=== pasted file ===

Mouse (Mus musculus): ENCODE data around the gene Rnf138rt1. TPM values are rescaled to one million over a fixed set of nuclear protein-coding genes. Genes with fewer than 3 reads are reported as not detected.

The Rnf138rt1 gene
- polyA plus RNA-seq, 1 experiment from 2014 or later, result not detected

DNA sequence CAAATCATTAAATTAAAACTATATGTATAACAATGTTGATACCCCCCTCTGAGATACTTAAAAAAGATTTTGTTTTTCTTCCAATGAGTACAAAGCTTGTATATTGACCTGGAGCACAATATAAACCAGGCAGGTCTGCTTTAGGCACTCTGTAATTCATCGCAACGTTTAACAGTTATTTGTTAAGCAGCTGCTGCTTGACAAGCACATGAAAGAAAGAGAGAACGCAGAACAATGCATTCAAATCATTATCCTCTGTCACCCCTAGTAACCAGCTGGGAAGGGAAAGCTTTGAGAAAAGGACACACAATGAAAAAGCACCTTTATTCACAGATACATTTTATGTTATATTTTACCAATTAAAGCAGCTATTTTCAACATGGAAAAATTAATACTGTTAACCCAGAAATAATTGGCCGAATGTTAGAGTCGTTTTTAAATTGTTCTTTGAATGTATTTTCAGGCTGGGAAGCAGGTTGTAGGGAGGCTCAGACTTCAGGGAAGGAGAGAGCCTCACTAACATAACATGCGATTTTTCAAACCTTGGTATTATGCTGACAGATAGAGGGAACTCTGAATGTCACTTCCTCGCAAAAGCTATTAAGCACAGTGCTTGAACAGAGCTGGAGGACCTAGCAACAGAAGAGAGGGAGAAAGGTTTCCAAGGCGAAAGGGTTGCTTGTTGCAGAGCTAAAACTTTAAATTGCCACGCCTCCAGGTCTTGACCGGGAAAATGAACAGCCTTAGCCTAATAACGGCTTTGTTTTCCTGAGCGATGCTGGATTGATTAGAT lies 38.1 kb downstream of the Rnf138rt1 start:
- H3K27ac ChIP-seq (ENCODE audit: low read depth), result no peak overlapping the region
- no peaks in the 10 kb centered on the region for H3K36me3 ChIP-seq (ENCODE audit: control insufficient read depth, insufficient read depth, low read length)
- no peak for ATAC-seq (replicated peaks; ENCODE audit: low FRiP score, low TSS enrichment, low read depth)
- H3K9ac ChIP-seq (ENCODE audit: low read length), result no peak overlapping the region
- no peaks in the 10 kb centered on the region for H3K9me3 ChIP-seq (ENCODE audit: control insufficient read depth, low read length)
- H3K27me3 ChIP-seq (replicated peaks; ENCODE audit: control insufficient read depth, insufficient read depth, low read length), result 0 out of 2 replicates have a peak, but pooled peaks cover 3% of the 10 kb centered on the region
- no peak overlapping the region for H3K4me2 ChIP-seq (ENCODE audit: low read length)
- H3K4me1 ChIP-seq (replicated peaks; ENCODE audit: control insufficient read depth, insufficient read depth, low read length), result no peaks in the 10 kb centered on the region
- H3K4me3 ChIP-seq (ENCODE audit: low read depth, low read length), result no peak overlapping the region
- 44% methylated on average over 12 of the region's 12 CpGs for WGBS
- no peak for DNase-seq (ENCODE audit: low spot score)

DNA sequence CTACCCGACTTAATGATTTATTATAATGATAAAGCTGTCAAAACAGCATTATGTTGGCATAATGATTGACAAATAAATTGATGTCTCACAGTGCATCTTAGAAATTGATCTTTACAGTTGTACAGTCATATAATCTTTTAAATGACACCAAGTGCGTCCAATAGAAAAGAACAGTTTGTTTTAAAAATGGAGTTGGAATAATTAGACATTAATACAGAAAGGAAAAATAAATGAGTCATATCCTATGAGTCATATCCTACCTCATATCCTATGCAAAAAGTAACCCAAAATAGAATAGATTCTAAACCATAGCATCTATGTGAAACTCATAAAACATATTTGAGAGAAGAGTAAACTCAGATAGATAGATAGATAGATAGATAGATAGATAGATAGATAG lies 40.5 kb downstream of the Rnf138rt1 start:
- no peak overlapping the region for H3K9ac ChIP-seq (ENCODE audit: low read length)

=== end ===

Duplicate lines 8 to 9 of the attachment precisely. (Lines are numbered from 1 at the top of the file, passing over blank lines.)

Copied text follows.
- H3K9ac ChIP-seq (ENCODE audit: low read length), result no peak overlapping the region
- no peaks in the 10 kb centered on the region for H3K9me3 ChIP-seq (ENCODE audit: control insufficient read depth, low read length)